Tutorial 1

Tutorial 1  Machine Learning for Data-Driven Smart Grid Applications &
 Detection of Irregular Power Usage using Machine Learning
Presenters Patrick GLAUNER, Jorge Augusto MEIRA and Radu STATE, University of Luxembourg
Date and Time 22 May 2018, 08:00 am – 12:00 pm
Location  MR308
Details

i. Machine Learning for Data-Driven Smart Grid Applications

Abstract
The field of Machine Learning grew out of the quest for artificial intelligence. It gives computers the ability to learn statistical patterns from data without being explicitly programmed. These patterns can then be applied to new data in order to make predictions. Machine Learning also allows to automatically adapt to changes in the data without amending the underlying model. We deal every day dozens of times with Machine Learning applications such as when doing a Google search, using spam filters, face detection, speaking to voice recognition software or when sitting in a self-driving car. In recent years, machine learning methods have evolved in the smart grid community. This change towards analyzing data rather than modeling specific problems has led to adaptable, more generic methods, that require less expert knowledge and that are easier to deploy in a number of use cases. This is an introductory level course to discuss what machine learning is and how to apply it to data-driven smart grid applications. Practical case studies on real data sets, such as load forecasting, detection of irregular power usage and visualization of customer data, will be included. Therefore, attendees will not only understand, but rather experience, how to apply machine learning methods to smart grid data.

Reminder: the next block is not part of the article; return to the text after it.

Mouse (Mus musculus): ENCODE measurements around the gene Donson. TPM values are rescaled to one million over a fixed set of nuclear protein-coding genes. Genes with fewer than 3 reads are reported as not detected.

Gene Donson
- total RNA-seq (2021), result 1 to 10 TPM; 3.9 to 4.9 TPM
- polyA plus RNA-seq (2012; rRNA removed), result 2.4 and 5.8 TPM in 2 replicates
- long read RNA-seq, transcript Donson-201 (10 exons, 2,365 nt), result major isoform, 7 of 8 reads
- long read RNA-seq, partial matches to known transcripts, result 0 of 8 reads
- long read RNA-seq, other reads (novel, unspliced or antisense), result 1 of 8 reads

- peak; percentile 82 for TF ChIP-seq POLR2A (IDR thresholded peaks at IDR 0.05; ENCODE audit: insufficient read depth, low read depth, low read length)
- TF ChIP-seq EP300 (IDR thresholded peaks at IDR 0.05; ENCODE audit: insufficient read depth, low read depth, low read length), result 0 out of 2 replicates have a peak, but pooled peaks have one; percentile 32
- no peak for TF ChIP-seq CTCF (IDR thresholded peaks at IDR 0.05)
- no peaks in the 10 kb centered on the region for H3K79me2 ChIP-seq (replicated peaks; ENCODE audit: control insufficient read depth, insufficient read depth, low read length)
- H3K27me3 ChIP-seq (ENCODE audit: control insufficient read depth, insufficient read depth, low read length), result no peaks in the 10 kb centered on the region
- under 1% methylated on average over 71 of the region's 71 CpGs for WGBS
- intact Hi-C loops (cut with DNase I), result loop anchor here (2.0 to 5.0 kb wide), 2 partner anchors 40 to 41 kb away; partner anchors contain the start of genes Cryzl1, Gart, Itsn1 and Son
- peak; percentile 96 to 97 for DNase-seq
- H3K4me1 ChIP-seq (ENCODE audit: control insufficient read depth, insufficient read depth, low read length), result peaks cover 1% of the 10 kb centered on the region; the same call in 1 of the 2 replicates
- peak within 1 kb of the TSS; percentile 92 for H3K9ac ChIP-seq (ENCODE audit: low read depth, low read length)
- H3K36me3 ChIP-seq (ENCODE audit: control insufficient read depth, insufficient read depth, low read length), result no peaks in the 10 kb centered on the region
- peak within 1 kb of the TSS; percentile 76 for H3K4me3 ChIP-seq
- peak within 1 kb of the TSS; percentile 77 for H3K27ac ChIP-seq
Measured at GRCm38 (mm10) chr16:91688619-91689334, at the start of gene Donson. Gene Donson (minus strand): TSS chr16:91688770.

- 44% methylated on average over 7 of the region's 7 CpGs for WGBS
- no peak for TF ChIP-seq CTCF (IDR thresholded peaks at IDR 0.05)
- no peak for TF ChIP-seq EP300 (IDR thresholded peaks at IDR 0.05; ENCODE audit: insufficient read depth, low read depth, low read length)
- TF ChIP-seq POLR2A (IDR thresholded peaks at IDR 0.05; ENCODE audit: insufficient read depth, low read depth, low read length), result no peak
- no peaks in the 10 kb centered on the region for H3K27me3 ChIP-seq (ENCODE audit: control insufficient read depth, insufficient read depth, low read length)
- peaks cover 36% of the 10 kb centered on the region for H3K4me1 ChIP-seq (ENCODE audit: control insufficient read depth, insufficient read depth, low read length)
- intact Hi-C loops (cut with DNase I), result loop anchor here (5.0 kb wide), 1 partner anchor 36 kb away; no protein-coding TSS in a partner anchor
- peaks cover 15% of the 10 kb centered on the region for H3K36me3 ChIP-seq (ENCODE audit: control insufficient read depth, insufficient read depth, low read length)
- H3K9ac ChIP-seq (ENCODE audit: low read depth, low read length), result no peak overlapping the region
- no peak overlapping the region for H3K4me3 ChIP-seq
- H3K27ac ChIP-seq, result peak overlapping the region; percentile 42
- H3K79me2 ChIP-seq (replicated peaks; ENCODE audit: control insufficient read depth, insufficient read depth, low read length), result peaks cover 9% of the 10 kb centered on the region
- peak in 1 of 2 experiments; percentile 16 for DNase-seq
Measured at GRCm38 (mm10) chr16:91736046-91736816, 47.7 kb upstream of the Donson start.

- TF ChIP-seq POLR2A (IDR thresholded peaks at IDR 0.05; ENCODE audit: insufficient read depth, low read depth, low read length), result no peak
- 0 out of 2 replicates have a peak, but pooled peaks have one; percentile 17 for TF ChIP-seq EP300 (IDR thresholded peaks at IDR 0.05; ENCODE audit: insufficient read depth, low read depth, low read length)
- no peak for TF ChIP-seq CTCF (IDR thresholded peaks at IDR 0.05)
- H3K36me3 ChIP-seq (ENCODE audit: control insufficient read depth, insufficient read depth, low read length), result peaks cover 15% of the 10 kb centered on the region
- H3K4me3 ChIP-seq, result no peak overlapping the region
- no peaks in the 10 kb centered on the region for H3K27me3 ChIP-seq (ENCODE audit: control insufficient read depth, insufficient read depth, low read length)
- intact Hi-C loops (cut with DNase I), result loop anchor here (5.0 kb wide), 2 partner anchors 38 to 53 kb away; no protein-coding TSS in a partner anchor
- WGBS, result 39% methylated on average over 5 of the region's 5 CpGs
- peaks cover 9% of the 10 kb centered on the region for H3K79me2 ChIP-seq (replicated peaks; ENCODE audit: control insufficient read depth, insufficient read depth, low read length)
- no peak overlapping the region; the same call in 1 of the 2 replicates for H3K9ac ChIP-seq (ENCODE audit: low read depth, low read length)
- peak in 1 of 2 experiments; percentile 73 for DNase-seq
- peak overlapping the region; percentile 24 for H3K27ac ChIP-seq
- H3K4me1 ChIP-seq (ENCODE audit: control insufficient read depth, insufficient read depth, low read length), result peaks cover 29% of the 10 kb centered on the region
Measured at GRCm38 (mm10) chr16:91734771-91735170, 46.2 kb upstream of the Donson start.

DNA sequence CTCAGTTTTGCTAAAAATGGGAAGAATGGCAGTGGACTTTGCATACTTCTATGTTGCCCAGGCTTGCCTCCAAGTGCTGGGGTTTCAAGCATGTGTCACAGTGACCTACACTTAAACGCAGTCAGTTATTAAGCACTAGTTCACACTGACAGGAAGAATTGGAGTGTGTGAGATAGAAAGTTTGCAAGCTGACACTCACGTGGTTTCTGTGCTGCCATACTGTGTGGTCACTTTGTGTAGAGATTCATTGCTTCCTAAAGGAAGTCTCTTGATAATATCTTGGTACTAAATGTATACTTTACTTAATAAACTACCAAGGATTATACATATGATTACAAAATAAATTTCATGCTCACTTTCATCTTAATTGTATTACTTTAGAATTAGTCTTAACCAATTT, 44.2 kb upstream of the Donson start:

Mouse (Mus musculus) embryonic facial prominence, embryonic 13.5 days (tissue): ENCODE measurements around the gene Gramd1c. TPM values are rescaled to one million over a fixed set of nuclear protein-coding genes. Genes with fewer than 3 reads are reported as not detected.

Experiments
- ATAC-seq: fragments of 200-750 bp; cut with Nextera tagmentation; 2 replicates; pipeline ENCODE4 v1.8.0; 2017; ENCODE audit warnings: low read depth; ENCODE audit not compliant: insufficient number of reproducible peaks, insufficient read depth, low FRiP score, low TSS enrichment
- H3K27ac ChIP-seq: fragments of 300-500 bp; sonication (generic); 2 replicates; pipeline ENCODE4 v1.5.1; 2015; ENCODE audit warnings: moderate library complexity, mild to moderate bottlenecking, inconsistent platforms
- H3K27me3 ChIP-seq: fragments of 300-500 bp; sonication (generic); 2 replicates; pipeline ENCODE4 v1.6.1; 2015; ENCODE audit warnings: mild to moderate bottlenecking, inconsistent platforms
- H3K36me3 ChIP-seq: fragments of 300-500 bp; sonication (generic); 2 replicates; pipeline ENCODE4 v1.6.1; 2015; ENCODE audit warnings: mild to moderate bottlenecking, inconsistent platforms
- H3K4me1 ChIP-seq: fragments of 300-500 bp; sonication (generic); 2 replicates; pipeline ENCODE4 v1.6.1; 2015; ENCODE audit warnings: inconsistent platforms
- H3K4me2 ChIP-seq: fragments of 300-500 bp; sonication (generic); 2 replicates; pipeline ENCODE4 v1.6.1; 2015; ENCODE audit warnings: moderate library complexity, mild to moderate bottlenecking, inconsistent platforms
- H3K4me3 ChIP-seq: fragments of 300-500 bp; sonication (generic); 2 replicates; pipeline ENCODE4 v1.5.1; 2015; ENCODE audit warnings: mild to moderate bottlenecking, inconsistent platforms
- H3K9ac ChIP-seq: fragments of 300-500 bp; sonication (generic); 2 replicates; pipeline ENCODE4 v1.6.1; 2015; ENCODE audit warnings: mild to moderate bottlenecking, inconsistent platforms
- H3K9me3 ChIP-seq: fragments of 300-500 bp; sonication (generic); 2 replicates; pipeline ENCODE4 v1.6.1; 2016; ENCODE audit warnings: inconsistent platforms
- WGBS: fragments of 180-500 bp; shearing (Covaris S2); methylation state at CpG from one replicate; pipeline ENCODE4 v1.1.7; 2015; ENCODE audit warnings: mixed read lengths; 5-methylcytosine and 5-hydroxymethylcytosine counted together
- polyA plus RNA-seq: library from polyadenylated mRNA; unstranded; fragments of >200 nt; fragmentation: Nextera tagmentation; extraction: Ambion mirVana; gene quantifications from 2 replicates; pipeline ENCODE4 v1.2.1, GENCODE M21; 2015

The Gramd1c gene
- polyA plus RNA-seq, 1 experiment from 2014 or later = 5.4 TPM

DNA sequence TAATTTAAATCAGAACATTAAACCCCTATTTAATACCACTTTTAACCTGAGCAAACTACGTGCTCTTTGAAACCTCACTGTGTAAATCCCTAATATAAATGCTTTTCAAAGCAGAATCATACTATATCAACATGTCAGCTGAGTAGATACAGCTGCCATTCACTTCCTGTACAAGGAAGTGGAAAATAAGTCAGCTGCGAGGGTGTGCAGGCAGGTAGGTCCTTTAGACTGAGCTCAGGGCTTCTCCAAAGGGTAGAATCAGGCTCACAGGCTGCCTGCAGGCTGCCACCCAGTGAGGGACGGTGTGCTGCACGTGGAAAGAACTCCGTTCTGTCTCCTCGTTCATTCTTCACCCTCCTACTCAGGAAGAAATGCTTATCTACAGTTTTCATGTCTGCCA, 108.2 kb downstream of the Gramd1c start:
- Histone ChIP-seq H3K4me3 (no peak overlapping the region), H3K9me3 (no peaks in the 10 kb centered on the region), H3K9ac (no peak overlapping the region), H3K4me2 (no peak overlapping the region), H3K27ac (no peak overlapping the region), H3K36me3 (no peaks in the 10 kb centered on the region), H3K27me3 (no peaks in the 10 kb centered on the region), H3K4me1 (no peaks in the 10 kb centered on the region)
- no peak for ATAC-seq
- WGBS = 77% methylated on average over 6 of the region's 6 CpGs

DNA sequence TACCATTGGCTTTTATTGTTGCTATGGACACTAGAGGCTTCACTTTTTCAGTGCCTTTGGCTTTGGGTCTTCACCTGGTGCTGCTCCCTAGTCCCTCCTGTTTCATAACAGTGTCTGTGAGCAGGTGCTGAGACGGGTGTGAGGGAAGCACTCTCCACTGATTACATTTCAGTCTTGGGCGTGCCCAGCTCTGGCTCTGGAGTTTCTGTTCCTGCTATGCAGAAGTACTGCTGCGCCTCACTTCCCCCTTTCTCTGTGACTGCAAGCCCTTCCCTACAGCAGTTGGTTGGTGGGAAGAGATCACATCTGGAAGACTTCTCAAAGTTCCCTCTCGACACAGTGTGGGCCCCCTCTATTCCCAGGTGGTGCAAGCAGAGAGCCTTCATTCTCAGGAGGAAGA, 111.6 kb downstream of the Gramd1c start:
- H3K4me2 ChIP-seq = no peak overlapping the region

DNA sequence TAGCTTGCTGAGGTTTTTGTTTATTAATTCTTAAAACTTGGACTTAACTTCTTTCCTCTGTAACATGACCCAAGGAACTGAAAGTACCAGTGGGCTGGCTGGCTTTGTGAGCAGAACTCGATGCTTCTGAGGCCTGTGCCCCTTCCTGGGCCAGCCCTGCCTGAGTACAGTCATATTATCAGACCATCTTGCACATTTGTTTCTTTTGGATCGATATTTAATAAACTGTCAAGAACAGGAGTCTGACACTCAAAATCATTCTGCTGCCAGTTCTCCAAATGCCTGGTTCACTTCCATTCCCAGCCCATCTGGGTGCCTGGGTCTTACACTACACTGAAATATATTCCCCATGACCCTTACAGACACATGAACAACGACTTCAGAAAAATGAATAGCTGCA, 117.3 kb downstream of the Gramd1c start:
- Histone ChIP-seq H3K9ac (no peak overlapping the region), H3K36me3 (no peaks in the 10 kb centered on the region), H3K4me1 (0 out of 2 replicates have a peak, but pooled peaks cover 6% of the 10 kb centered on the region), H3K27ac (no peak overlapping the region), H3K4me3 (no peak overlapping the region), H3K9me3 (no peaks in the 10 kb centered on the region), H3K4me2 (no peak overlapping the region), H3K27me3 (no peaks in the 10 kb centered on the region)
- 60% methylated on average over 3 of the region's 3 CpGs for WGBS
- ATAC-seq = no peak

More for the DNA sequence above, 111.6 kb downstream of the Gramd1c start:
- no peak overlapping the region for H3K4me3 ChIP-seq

Contents

  • Introduction to machine learning: Supervised, unsupervised and reinforcement methods, History, Delimitation to related fields such as data mining, data science, etc.

  • Supervised learning: Regression: linear regression, higher-order regression models, Classification: decision trees, logistic regression, support vector machines, neural networks, Model selection.

  • Unsupervised learning: Clustering, Dimensionality reduction.

  • Recent advances in machine learning: Deep Learning, General comparability of machine learning approaches (no free lunch theorem).

  • Practical case studies on real data sets: Visualization of customer data, Load forecasting, Estimation of power losses.

Intended Audience
This tutorial assumes no prior experience in machine learning or analysis of smart grid data. Attendees will be able to acquire both the theoretical foundations and an understanding of real- world data-driven smart grid applications based on machine learning in this tutorial. Attendees with prior experience in machine learning or smart grid data will benefit from this tutorial by experiencing a comprehensive rehearsal of the theoretical foundations as well as new real-world insights. These attendees will also be able to contribute to discussions by sharing their prior experience.

Special Requirements
Attendees should bring a laptop for live demos. We will use Python-a high-level programming language, and the scikit-learn machine learning package. We will provide instructions, such that attendees can install both in advance.

ii. Detection of Irregular Power Usage using Machine Learning
Abstract